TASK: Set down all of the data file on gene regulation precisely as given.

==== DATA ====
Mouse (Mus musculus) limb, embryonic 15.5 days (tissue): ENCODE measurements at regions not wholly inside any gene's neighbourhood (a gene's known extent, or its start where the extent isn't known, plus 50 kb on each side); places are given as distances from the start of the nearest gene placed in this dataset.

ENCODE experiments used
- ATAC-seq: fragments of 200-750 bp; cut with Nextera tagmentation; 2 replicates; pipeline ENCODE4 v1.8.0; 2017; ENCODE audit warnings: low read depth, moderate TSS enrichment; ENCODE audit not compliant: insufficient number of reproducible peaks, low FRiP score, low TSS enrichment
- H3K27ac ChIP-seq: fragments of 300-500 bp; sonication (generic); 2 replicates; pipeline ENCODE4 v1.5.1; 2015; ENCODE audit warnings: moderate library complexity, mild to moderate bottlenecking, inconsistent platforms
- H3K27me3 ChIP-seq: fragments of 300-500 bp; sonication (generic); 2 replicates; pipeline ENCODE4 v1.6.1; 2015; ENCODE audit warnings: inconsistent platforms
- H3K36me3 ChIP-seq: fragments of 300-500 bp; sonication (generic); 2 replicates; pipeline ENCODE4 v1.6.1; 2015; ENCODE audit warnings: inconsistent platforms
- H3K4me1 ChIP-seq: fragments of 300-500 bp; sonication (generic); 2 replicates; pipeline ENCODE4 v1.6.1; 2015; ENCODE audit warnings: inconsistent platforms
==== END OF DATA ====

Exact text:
Mouse (Mus musculus) limb, embryonic 15.5 days (tissue): ENCODE measurements at regions not wholly inside any gene's neighbourhood (a gene's known extent, or its start where the extent isn't known, plus 50 kb on each side); places are given as distances from the start of the nearest gene placed in this dataset.

ENCODE experiments used
- ATAC-seq: fragments of 200-750 bp; cut with Nextera tagmentation; 2 replicates; pipeline ENCODE4 v1.8.0; 2017; ENCODE audit warnings: low read depth, moderate TSS enrichment; ENCODE audit not compliant: insufficient number of reproducible peaks, low FRiP score, low TSS enrichment
- H3K27ac ChIP-seq: fragments of 300-500 bp; sonication (generic); 2 replicates; pipeline ENCODE4 v1.5.1; 2015; ENCODE audit warnings: moderate library complexity, mild to moderate bottlenecking, inconsistent platforms
- H3K27me3 ChIP-seq: fragments of 300-500 bp; sonication (generic); 2 replicates; pipeline ENCODE4 v1.6.1; 2015; ENCODE audit warnings: inconsistent platforms
- H3K36me3 ChIP-seq: fragments of 300-500 bp; sonication (generic); 2 replicates; pipeline ENCODE4 v1.6.1; 2015; ENCODE audit warnings: inconsistent platforms
- H3K4me1 ChIP-seq: fragments of 300-500 bp; sonication (generic); 2 replicates; pipeline ENCODE4 v1.6.1; 2015; ENCODE audit warnings: inconsistent platforms